Tell us about your most unusual design.
It might sound a bit trite, but ARM doesn’t really have a ‘usual’ to compare ‘unusual’ against. Two of the earliest projects I worked on, Wanangkura Stadium and Perth Arena, were ARM’s first sports stadiums – but they’re as different from each other as Perth is from Port Hedland. Even though they’re both blue! One of the hallmarks of our practice is a design response that is always specific to its context, its purpose and its client. Projects like Elizabeth Quay and HOTA Gallery couldn’t have existed in any other place.
What interests you as a designer?
So many things! Architecture can and should be so much more than just spaces and materials – it should be about culture, politics, stories, where we’ve been and where we’re going. This is one of the few ways that architecture is similar to fine art, music, dance and so on – if the people creating it are deeply interested in how it works and what it means, that’s going to show in the finished product. If they were bored, you can tell!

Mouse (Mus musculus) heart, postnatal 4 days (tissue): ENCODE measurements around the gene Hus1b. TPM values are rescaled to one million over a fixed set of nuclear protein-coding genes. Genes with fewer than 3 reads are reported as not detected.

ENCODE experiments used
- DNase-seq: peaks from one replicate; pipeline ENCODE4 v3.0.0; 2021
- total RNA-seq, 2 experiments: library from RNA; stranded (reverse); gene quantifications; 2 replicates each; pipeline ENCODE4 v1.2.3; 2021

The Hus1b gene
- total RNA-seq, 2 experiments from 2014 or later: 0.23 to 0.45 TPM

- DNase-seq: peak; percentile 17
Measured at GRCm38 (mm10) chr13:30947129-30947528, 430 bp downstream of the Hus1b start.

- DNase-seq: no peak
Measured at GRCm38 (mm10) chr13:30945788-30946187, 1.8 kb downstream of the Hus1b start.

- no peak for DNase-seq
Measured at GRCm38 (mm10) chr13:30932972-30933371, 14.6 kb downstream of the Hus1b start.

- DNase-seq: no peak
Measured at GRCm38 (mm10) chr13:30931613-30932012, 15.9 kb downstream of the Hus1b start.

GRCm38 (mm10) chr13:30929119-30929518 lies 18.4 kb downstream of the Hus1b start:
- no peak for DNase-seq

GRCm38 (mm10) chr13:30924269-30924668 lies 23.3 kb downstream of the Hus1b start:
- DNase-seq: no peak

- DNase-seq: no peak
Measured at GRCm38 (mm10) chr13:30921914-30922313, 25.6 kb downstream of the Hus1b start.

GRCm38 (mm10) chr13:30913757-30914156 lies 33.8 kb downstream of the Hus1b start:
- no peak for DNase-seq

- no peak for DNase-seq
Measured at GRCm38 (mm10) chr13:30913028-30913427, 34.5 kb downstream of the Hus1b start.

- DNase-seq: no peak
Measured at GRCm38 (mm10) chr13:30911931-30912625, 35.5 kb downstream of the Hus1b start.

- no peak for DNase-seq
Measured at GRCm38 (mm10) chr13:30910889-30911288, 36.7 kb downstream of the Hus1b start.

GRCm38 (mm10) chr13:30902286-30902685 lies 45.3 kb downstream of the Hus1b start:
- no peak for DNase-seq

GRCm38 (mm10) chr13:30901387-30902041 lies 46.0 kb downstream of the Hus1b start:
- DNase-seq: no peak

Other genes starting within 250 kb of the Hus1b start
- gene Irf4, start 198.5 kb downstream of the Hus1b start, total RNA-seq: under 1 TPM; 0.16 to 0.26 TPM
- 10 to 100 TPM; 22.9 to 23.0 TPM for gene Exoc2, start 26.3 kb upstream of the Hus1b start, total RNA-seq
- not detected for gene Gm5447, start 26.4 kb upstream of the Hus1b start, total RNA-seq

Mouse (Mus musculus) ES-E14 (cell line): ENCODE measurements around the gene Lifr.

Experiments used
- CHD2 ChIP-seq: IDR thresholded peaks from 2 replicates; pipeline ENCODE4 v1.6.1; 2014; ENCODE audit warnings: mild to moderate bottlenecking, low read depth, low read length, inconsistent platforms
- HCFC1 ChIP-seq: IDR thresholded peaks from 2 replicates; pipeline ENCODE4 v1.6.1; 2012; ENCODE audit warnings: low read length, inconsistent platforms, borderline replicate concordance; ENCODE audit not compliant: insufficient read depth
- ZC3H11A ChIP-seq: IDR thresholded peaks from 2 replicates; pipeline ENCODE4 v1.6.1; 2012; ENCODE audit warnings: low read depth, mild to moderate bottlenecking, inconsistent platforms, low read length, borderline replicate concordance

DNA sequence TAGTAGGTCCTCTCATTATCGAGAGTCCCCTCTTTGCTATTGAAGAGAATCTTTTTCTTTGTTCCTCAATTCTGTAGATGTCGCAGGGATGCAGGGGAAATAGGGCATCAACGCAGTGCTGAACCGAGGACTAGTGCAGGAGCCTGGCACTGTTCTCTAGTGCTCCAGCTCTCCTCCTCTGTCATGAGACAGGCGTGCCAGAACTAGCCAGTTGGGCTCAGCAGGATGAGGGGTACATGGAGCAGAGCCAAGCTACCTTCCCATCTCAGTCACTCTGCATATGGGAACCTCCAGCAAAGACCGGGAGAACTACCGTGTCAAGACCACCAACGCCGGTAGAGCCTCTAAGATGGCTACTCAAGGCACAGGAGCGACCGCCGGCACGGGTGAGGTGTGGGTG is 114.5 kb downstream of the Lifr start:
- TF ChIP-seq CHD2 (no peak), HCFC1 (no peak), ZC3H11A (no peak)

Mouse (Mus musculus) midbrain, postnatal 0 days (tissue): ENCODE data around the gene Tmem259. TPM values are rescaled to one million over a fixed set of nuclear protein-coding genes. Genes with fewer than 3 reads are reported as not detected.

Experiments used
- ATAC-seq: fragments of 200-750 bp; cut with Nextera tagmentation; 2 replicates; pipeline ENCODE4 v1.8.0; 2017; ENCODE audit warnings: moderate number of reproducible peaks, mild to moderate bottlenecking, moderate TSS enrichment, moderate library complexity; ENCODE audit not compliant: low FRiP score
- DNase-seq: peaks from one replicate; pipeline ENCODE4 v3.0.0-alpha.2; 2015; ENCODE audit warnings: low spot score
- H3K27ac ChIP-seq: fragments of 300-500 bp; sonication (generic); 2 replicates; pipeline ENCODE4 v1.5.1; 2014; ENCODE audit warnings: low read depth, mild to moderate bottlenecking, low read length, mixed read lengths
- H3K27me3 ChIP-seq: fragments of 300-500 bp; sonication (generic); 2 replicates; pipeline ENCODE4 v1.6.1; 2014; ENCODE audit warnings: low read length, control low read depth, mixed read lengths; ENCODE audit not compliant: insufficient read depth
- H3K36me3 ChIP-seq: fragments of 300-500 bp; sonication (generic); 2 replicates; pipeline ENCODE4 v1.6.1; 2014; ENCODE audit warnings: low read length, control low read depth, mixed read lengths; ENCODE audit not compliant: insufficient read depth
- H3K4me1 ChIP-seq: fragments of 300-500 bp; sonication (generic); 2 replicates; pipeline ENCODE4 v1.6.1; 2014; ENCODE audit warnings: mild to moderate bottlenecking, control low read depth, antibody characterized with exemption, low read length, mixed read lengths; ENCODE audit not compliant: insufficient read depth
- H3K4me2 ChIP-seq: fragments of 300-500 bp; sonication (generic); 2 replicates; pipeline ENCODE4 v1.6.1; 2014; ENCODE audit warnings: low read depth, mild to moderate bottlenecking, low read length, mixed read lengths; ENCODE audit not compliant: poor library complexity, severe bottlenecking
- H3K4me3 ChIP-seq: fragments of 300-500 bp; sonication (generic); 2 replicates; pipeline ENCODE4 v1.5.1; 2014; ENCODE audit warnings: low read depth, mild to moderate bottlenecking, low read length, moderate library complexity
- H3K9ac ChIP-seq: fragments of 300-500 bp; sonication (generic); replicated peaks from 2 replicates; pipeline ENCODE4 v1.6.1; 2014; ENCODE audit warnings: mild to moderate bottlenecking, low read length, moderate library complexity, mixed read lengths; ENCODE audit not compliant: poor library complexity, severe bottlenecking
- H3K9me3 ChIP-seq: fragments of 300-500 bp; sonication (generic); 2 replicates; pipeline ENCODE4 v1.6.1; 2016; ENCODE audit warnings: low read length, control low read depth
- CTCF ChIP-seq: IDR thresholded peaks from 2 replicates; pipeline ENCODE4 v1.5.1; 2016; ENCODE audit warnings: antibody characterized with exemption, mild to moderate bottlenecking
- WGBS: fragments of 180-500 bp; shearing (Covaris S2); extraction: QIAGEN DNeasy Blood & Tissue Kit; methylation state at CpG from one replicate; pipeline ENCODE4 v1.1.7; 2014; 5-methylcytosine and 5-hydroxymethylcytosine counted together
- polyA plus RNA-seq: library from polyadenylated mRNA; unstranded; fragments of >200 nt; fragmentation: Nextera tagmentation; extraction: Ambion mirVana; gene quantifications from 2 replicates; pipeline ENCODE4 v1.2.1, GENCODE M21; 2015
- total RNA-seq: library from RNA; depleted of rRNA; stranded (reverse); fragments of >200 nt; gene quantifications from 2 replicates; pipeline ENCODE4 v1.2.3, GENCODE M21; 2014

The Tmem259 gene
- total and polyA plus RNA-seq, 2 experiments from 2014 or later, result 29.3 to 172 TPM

Do you ever think about the future of your creations?
All the time! Our projects often start with an intense briefing, research and engagement phase that digs deep into the many and varied needs of a building’s users – not just their current needs, but well into the future. Sometimes this results in a completely different building than what was originally envisioned. But it’s impossible to dictate all the ways a building will be used over its lifespan. A robust design will evolve with its users, as has ARM’s continued working on projects such as the National Museum of Australia and the Shrine of Remembrance.
Favourite project to work on and why?
I’ve been lucky enough to work on projects with users as diverse as theatrical companies, elephants, firefighters and schoolchildren – so they’re all favourites in their own way Seeing the Geelong Arts Centre and the HOTA Gallery come to life despite the turmoils of lockdowns will always be particularly special. I can’t wait for the opening of GAC!